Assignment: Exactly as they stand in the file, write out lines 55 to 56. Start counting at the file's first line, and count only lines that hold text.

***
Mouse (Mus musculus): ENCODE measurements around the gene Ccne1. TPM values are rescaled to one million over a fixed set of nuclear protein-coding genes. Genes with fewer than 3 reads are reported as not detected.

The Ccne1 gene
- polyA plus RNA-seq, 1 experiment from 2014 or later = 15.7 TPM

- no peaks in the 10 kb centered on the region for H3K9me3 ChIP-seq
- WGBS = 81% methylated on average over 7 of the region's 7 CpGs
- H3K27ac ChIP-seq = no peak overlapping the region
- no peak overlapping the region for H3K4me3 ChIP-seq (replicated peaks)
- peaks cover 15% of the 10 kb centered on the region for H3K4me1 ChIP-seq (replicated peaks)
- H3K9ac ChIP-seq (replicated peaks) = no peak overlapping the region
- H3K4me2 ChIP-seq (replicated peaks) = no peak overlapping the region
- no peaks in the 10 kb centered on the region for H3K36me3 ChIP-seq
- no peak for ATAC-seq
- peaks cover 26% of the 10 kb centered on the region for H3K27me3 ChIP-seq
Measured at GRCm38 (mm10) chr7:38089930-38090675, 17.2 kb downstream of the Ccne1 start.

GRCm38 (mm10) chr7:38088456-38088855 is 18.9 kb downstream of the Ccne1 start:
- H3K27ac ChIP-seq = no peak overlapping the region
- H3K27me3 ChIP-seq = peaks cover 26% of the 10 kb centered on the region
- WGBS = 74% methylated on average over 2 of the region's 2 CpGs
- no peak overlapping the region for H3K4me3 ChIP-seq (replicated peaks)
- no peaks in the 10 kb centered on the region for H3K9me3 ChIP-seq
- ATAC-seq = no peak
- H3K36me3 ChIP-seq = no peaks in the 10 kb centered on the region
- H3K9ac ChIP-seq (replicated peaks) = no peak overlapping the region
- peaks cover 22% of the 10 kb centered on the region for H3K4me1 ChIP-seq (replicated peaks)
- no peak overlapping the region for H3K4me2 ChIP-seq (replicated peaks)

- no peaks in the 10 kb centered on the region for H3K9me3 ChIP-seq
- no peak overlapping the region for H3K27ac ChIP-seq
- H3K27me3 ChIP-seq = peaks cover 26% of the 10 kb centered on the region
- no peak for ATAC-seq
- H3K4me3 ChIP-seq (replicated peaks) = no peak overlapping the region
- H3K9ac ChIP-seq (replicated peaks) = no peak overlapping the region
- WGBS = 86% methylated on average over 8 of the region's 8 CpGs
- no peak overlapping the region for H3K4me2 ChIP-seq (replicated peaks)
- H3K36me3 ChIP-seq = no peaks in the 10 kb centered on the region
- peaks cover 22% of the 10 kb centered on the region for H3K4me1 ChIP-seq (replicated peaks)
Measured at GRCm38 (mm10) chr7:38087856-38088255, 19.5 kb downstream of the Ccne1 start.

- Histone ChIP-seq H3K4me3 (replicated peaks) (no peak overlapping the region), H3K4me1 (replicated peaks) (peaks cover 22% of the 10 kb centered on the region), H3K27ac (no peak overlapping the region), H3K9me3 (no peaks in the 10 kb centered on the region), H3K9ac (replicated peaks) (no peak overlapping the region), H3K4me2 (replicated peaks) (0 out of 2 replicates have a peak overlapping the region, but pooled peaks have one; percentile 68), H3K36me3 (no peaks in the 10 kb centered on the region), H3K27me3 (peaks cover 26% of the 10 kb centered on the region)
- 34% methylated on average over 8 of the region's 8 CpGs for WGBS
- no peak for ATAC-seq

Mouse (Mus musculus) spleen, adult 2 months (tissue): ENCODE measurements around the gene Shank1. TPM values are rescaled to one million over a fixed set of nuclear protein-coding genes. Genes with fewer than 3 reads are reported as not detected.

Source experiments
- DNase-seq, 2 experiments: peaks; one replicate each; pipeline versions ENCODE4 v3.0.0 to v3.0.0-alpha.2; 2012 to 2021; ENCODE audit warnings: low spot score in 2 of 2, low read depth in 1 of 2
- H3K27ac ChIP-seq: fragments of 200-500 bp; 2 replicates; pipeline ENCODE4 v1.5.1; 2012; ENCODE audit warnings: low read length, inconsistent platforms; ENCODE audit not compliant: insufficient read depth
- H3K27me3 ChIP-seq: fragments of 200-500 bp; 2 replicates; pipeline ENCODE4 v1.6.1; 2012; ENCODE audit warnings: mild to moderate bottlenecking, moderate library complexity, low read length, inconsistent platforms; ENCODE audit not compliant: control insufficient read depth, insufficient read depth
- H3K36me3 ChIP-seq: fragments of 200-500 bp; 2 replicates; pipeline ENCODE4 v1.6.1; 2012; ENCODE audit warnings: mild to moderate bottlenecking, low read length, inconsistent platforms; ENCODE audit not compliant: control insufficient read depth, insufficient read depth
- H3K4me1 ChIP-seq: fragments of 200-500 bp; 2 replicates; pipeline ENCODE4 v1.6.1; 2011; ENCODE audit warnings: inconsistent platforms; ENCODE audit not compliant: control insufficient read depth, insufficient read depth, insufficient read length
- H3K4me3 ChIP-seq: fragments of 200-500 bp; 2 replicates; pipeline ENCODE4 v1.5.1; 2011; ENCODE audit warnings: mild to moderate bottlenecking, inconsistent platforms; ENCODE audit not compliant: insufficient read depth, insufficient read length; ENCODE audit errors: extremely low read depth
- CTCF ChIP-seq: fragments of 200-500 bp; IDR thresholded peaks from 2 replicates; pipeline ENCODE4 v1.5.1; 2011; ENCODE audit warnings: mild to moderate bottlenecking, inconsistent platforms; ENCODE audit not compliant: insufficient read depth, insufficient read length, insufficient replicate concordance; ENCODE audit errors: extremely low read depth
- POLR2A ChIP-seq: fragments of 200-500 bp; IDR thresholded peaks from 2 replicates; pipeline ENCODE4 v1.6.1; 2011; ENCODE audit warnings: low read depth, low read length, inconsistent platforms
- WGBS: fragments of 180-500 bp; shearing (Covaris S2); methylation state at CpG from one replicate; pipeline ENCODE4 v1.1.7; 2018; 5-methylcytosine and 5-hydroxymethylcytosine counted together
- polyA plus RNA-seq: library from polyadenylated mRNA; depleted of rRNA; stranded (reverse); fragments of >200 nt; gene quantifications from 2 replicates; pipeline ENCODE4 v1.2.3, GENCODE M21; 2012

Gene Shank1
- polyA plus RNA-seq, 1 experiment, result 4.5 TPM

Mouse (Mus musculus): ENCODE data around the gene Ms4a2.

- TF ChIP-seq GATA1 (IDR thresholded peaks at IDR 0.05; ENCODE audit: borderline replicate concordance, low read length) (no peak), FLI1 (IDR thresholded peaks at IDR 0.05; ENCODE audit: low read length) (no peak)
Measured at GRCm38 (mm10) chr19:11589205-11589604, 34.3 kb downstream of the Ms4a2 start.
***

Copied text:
- TF ChIP-seq GATA1 (IDR thresholded peaks at IDR 0.05; ENCODE audit: borderline replicate concordance, low read length) (no peak), FLI1 (IDR thresholded peaks at IDR 0.05; ENCODE audit: low read length) (no peak)
Measured at GRCm38 (mm10) chr19:11589205-11589604, 34.3 kb downstream of the Ms4a2 start.